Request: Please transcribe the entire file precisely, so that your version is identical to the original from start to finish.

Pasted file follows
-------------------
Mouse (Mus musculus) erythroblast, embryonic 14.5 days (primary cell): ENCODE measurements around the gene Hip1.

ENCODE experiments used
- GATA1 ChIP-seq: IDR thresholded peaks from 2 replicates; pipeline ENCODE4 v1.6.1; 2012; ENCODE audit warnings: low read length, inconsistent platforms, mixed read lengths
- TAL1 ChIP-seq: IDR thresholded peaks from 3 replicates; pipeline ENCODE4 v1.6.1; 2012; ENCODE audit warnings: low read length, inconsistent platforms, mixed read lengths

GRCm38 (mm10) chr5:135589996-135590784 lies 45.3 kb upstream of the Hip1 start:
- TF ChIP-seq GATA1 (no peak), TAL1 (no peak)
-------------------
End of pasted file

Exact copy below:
Mouse (Mus musculus) erythroblast, embryonic 14.5 days (primary cell): ENCODE measurements around the gene Hip1.

ENCODE experiments used
- GATA1 ChIP-seq: IDR thresholded peaks from 2 replicates; pipeline ENCODE4 v1.6.1; 2012; ENCODE audit warnings: low read length, inconsistent platforms, mixed read lengths
- TAL1 ChIP-seq: IDR thresholded peaks from 3 replicates; pipeline ENCODE4 v1.6.1; 2012; ENCODE audit warnings: low read length, inconsistent platforms, mixed read lengths

GRCm38 (mm10) chr5:135589996-135590784 lies 45.3 kb upstream of the Hip1 start:
- TF ChIP-seq GATA1 (no peak), TAL1 (no peak)